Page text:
Munich Personal RePEc Archive

Shifting to a Green Economy: Lock-in, Path Dependence, and Policy Options

Kemp-Benedict, Eric (2014): Shifting to a Green Economy: Lock-in, Path Dependence, and Policy Options. Published in: SEI Working Paper No. 2014-08 (25 November 2014)

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Abstract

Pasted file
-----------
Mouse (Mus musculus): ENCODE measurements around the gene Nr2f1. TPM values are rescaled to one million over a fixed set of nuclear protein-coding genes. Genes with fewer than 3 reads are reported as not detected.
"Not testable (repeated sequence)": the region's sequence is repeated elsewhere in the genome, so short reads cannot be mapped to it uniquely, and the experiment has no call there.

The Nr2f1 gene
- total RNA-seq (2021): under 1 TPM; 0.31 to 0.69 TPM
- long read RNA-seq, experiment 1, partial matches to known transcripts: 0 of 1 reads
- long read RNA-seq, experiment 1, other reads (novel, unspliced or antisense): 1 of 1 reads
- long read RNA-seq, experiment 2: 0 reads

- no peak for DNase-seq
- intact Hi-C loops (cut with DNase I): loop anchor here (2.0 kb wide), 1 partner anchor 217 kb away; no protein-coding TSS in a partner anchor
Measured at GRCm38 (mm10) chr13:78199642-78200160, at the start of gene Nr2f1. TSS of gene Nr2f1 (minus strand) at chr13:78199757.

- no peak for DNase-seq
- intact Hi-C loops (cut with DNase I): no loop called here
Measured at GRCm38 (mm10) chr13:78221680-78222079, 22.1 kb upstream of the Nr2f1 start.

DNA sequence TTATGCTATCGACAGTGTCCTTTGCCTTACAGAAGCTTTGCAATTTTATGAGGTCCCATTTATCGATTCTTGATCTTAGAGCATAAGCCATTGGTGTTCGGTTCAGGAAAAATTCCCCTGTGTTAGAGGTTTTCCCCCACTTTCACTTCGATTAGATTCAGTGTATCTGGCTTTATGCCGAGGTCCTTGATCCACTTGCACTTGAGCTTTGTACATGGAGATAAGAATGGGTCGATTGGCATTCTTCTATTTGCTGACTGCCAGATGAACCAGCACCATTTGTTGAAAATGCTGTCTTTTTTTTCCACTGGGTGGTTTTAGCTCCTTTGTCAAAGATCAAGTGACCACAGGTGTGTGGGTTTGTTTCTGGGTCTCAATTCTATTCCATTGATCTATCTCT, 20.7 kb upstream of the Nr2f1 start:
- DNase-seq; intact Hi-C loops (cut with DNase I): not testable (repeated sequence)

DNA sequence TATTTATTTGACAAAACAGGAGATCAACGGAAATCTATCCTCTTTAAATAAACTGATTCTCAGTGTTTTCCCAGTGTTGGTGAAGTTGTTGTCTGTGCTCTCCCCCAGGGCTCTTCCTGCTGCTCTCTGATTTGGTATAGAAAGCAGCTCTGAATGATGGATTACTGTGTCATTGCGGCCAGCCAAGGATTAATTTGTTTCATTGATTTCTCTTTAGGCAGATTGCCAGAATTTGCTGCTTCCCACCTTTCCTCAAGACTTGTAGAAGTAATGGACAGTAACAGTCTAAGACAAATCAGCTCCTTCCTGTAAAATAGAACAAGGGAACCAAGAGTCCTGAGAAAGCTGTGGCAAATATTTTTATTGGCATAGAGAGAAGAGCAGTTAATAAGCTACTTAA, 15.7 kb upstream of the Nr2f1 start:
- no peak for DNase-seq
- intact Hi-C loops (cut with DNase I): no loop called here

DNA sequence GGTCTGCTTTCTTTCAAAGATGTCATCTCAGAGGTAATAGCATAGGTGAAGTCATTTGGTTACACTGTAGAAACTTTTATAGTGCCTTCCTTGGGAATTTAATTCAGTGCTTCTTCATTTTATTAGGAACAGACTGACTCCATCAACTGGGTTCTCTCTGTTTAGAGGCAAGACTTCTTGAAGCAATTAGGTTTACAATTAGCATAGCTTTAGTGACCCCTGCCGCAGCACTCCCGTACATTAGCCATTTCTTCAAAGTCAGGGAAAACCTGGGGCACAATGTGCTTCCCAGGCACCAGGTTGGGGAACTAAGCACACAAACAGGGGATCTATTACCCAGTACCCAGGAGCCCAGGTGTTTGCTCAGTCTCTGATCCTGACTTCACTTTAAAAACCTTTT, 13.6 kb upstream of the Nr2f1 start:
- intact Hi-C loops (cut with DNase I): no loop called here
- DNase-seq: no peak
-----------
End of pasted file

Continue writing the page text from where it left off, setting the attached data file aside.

In the face of increasingly likely dangerous climate change, many developing countries are designing green economy or low-emissions development strategies, but are simultaneously on a course of investment locking them into high-emission infrastructure. Meanwhile, many high-income countries are working to reduce their emissions but are hampered by the cost of switching from an existing capital stock designed for a fossil fuel-based economy. This paper looks at economic aspects of the challenge of escaping carbon lock-in using a “brown-green capital” model. In the model, brown capital is more productive than green capital in a brown capital-dominated economy, while green capital is more productive in a green capital-dominated economy; that is, the model allows for “carbon lock-out”. We explore possible macroeconomic consequences of policies to drive a transition to a low-carbon economy and policy responses in the case that macroeconomic imbalances result. Three results are particularly interesting. First, the effect of policy instruments depends on whether the economy is wage-led or profitled, a distinction that emerges from post-Keynesian theory. Second, if investors hedge against uncertainty over expected levels of green and brown investment, then there is likely to be underinvestment in green capital even at quite high levels of green capital penetration, creating a substantial challenge for policymakers. Third, the model suggests an unusual role for a carbon price, to control inflationary pressure arising from public green capital investment, in addition to its usual role of encouraging emissions reductions at the margin.

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